One day while Edith was manning the store, a newspaper reporter was assigned to do an article on the unusual business. When entering the building, the scent from the room was very strong, and the newspaper reporter questioned the strong obnoxious odor.
Edith said, “If it don’t smell, it is spoiled.”
(Editor’s Note: Charlotte Boynton was that reporter.)
The Cronks operated the store until 1980, then continued their business at their garage.
Cronk has trapped and hunted mink, beaver, bobcats, fox, mountain lions, and other animals throughout his life and is also known for being a houndsman, training bobcat hunting dogs.
In the family room of the Cronk home is a large bobcat mounted on the ceiling beams of the room. Cronk said that bobcat was killed by his dog Fly, a Bluetick hound dog.
According to Cronk, he was training Fly, getting ready for the hunt, and she had great wind. While in the woods, he saw the bobcat, as did Fly. The bobcat started to go up a tree, and Fly jumped up and grabbed her by the neck and killed her.
“I just had to have the bobcat mounted because of it being killed by my dog,” Cronk said.
What is referred to as a “dream hunt” by Cronk is a trip to Colorado when he shot a mountain lion with one shot from a 44-magnum.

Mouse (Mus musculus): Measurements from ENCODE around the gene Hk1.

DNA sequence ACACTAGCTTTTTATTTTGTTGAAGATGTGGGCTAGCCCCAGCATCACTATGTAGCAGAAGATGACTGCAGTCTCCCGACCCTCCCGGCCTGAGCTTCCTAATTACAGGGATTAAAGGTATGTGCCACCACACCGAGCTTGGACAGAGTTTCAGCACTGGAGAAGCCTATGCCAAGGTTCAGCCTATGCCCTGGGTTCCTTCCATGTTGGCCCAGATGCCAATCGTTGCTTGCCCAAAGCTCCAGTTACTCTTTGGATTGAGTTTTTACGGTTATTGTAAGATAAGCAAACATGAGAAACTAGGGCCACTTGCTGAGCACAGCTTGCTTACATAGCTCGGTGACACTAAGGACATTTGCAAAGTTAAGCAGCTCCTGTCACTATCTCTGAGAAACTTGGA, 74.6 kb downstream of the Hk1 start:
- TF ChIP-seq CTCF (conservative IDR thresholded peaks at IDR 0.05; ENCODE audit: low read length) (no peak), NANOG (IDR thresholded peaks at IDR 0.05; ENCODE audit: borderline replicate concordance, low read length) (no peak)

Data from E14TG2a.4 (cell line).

“It was a trip that I dreamed one day I would take,” he said. In 2007, at the age of 77 he was able to fulfill that dream. The trip cost about $5,000, and another $1,700 to have the mountain lion mounted.
“I do not regret it for one minute,” Cronk said.
Cronk’s mountain lion is displayed at L.L. Bean’s flagship store in Freeport. Cronk said that L.L.Bean has been selling his lures and scents for many years, and he thought the mount should be shared with other hunters. There was no better place for it to be displayed.
Cronk is also the author of two books he was commissioned to write: “They Called Him Wildcat,” a story of the life of V.E. Lynch, a hunter and sportsman who spent most of his life in Maine, specializing in hound dogs and bobcats.
Cronk is also the author of “Pete Rickard, the Legendary Fox,” a biography of the late Pete Rickard, making a career from trapping and hunting supplies, and also the founder of the Pete Rickard Co.
In fact, Cronk will pass his scents and lures on to the Pete Rickard Co., so his customers will still have the opportunity to purchase them in the future. Customers can continue to call the Cronk Outdoor Supply at 882-7032, and those calls will be automatically transferred to the Rickard Company to place an order for Cronk products.
A spokesperson for the Rickard Company said during a brief telephone interview recently, the company is considering adding a website for Cronk Outdoor Supplies, in addition to its two websites that are currently available, protektor.com and peterickard.com.
At the age of 91, Cronk credits several things to his longevity: Good genes he got from his parents, healthy eating habits, never smoking, and the time he spent in the outdoors.
He is moving on to the next journey in his life.
“If you want to move on, you have to keep moving, and I intend to keep moving,” he said.
He may even consider writing his biography.